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Lead in the Garden

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peeling paint

Lead-based paint peeling off the wall and into the soil

Lead int he garden header image

Lead is a metal that can be found naturally in the environment but also exists at higher levels due to human activity. Lead is still mined, but in the U.S., most lead is recovered from lead-acid batteries. Paint and gasoline no longer contain lead, but these past uses are major sources in urban settings.

Summary for gardeners

  • Garden-related lead exposure is generally low and there are simple steps you can take to limit exposure.
  • Unless you have unusually high levels of lead in your soil, most of your lead exposure likely comes from non-garden sources like lead paint and drinking water.
  • No amount of lead exposure is considered safe, but it is important to remember that there are many health benefits to home and community gardening.

Sources of lead exposure

Lead exposure can occur in the garden, but non- garden sources including lead paint and drinking water are likely bigger concerns. Still, urban
soils, in particular, may contain hotspots of lead contamination.

Once lead is in the environment, we can be exposed in a few different ways. Below are some of the main sources that release lead into the environment.

Drawing of buildings HOUSING:  Houses built before 1978, especially those built before 1960, may contain lead-based paint. When paint weathers, particles of lead end up in house dust. Outdoor paint and home demolition can contaminate nearby soils.
faucet DRINKING WATER:  drinking water Some metal pipes may contain lead solder. Under certain conditions, this lead can enter drinking water. Older cities with aging infrastructure are more likely to have issues with lead in drinking water.
highway TRAFFIC:   Past car emissions from busy roads may mean higher lead levels in undisturbed soil nearby. In 1976, leaded- gasoline began to be phased out.
Drawing of plants AGRICULTURE:  Up until the 1960s, some pesticides used in orchards, vineyards, and gardens contained lead.

How might I be exposed? Gardeners and children can be exposed to lead by eating contaminated soil particles or produce, and by handling or breathing in contaminated soil particles.

Are my garden plants safe to eat? In general, plants do not take up much lead from contaminated soil, so washed produce is probably not a major source of exposure. One study found that herbs tend to have the highest lead levels, followed by root vegetables, leafy greens, and finally fruits.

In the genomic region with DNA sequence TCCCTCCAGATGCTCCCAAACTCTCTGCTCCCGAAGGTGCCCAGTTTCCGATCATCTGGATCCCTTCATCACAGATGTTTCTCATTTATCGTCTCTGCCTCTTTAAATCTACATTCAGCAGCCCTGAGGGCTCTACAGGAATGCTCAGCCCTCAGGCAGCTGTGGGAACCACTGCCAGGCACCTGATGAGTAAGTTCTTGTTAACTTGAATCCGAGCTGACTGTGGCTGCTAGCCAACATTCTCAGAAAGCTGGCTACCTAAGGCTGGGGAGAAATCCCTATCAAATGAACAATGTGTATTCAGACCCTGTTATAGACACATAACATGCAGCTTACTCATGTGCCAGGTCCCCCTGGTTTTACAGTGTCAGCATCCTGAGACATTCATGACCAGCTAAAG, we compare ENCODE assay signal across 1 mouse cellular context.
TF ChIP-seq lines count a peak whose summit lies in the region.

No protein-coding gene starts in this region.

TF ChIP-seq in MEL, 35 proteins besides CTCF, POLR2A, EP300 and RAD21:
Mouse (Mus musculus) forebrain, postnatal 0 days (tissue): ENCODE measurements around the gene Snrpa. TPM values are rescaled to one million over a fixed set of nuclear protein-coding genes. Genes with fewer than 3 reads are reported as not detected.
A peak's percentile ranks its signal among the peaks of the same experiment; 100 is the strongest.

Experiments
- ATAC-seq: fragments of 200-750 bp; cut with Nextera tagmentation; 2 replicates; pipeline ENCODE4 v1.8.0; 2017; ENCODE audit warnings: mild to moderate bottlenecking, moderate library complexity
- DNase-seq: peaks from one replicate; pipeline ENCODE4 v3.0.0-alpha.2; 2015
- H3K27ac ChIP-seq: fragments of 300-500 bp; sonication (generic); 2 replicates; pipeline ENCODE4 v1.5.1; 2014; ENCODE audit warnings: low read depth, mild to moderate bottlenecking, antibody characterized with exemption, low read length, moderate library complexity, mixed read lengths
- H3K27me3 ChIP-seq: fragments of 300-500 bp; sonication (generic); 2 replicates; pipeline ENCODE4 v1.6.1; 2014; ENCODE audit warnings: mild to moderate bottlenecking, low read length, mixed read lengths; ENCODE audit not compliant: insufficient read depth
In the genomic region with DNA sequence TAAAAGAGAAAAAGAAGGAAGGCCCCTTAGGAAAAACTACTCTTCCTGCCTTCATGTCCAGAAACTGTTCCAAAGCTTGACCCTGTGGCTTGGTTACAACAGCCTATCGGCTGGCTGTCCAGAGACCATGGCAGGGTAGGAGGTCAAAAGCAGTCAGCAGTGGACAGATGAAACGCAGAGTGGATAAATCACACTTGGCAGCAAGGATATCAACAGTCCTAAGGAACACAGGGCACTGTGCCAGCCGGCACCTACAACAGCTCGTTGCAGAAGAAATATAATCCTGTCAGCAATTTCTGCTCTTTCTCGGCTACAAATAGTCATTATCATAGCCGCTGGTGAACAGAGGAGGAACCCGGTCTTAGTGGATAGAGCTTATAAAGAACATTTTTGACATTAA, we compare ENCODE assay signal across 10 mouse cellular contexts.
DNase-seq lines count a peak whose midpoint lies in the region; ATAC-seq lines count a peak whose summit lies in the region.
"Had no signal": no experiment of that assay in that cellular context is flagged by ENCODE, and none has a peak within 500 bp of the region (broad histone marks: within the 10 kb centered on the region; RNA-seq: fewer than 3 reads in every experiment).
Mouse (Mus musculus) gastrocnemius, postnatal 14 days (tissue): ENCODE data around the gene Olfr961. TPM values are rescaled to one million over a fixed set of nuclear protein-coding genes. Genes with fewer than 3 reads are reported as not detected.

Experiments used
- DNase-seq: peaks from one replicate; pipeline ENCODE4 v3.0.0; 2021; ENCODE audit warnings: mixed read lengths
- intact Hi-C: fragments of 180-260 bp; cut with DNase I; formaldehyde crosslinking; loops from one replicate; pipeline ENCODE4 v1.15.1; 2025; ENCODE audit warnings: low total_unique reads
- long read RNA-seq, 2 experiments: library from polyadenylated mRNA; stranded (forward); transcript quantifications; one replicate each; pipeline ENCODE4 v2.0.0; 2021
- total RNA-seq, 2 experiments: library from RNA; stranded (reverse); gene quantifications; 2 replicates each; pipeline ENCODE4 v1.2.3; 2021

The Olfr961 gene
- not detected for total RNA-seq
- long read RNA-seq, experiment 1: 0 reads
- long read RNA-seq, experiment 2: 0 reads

Should I be worried? Garden-related lead is likely a small portion of a person’s overall lead exposure. However, reducing or limiting exposure to lead in the garden is still important, especially for children.

Limit Children’s Exposure

  • Small doses matter. Children breathe, eat, and drink more relative to their size than adults
  • Their bodies and brains are still developing
  • Children spend more time on the ground and often put things (like dirt) into their mouths
  • They have more skin surface area than adults, so skin exposure also matters

Making sense of regulatory standards

There is no accepted safe level of lead exposure. There are standards for soil lead levels in residential and play areas, but no specific limits for garden soils. The guidelines below can help you contextualize the lead levels in your garden soil.

Health impacts of lead

Children are most at risk from lead exposure because it is a developmental neurotoxin and it can harm developing brains. Lead exposure is linked to many health problems such as impacts on learning and behavior, lower IQ, hyperactivity, slowed growth, and anemia. At high levels, lead can damage the heart and kidneys and may cause miscarriages.

Our bodies use lead in the same way they use calcium, so it tends to be stored in bones and teeth. This stored lead may be released later in life, causing secondary lead exposure. Lead can also be released during pregnancy, where it can expose the fetus.

Reduce lead exposure in the garden

  • Adding compost or other organic matter from a contaminant-free source may help limit lead uptake by plants. Check the NC Composting Council website to find STA or OMRI certified compost.
  • Aim for soil pH between 5.0 and 7.5 to reduce bioavailable lead (the form of lead absorbed by the body) in soil.
  • To reduce lead particles in the air from dust, cover bare soil with mulch and keep the soil moist.
  • Thoroughly wash and/or peel produce grown in lead-contaminated soil.
  • If your soil lead levels are high, consider installing raised garden beds and replacing the top 1-2 inches of soil each year with compost.
  • Conduct soil safety training for all garden users on exposure reduction strategies.
  • Visit the Duke Superfund Community Engagement: Gardens website and review the factsheet on 10 Healthy Garden Habits.

For more information

Testing resources

Drawing of plant in hand

How to test your soil and interpret the results

Drawing of raindrop

Well-water testing for lead

question mark

Still have questions about lead soil testing?

Email us at superfund@duke.edu2020.

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More Information

Print Factsheet

This factsheet was created by the Duke University Superfund Research Center’s Community Engagement Core with the goal of helping garden managers, Extension agents, Master Gardeners, and home gardeners identify, understand, and manage risks associated with chemical contamination that may be present in garden soils. This work was supported through the National Institute of Environmental Health Sciences P42 Multiproject Center Grant program, grant number P42ES010356.